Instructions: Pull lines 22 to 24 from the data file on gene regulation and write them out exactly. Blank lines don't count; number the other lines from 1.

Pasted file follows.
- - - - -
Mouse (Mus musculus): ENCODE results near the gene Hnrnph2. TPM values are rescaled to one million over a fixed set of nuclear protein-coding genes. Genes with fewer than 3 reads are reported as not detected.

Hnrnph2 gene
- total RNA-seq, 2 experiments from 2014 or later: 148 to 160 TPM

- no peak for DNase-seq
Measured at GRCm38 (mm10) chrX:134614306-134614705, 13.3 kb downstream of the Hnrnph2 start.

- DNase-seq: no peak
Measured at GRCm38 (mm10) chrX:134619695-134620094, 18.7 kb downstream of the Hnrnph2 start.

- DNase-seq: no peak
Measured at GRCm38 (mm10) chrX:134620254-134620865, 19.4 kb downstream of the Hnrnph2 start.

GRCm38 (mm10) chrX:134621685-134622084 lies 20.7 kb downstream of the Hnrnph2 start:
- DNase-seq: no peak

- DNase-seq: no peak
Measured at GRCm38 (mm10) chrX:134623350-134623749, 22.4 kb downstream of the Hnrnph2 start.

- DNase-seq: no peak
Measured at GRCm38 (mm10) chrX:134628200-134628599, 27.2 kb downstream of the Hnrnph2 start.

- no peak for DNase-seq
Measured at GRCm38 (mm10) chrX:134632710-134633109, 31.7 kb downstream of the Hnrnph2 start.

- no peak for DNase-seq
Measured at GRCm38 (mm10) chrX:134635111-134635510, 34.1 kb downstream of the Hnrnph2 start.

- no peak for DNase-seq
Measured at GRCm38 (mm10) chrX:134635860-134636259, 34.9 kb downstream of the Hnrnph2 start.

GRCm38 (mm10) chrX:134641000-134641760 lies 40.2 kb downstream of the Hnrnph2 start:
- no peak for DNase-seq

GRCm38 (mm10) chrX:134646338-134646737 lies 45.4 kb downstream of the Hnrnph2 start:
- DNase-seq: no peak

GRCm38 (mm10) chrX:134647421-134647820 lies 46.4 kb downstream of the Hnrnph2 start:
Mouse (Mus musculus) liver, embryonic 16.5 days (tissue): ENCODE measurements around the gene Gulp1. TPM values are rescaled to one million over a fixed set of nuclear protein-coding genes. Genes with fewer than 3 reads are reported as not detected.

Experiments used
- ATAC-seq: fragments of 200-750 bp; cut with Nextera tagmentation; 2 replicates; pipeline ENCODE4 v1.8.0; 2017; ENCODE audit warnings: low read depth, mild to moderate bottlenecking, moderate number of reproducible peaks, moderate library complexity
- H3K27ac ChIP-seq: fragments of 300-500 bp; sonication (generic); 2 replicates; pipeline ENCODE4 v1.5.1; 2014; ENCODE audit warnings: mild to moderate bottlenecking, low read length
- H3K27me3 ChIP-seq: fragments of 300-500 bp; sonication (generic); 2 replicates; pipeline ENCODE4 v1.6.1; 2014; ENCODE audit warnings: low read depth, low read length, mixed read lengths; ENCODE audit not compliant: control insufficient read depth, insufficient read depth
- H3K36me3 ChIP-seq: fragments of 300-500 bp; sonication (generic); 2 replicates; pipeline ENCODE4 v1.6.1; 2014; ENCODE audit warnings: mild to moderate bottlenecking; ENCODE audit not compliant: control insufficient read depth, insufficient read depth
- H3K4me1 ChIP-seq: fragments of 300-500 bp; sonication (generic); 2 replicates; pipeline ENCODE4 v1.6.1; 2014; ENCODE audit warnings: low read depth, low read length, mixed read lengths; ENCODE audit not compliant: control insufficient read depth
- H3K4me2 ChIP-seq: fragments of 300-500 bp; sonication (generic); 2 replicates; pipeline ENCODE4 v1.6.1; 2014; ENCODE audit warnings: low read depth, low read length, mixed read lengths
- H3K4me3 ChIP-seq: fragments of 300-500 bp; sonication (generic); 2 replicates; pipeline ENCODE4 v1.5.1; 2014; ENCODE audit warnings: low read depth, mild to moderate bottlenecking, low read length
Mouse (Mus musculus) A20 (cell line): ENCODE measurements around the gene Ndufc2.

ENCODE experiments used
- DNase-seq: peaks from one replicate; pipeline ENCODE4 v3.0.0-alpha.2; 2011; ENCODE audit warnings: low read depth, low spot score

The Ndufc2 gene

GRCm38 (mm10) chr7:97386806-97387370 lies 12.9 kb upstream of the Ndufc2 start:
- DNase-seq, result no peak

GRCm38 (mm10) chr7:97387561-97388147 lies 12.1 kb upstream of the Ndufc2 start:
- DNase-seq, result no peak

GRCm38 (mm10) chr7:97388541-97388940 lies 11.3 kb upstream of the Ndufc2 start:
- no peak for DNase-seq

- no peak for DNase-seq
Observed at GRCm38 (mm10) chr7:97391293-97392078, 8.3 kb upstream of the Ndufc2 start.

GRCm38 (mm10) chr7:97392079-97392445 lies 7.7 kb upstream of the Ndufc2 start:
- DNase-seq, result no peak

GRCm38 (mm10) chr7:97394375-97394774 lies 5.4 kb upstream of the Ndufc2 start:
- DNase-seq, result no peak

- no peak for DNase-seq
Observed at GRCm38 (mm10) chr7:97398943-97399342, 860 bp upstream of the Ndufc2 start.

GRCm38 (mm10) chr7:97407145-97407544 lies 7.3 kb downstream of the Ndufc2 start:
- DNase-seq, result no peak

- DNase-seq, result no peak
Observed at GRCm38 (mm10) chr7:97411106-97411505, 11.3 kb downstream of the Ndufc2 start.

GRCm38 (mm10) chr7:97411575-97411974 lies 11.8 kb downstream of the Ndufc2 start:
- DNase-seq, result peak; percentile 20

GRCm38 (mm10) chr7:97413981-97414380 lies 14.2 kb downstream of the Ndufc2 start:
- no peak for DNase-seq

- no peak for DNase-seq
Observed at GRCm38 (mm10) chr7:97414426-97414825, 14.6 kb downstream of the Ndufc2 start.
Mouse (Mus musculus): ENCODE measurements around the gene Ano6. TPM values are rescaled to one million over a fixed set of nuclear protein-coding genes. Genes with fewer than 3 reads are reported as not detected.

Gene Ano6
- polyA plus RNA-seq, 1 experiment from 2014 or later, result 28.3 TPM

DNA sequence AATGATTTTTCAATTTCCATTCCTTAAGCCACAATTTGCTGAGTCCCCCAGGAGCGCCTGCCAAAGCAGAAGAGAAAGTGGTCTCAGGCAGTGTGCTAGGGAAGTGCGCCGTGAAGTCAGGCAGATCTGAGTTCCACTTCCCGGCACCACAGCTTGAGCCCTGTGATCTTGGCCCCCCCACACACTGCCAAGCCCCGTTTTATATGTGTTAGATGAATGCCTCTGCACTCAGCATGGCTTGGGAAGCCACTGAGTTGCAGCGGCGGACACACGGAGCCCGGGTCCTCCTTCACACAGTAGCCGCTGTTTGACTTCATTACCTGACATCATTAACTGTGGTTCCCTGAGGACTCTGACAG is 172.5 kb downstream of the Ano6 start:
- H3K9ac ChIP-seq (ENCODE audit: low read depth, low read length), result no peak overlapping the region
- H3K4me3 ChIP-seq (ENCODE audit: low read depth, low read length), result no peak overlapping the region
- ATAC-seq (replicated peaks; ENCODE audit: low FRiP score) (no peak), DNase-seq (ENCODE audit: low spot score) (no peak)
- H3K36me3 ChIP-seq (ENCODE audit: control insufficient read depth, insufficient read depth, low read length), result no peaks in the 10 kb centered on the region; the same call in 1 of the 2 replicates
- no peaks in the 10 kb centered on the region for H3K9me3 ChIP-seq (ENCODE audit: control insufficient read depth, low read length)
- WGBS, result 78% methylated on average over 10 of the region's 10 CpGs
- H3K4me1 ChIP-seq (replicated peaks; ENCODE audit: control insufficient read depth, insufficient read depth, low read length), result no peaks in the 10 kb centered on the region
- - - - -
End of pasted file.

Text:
GRCm38 (mm10) chrX:134641000-134641760 lies 40.2 kb downstream of the Hnrnph2 start:
- no peak for DNase-seq

GRCm38 (mm10) chrX:134646338-134646737 lies 45.4 kb downstream of the Hnrnph2 start: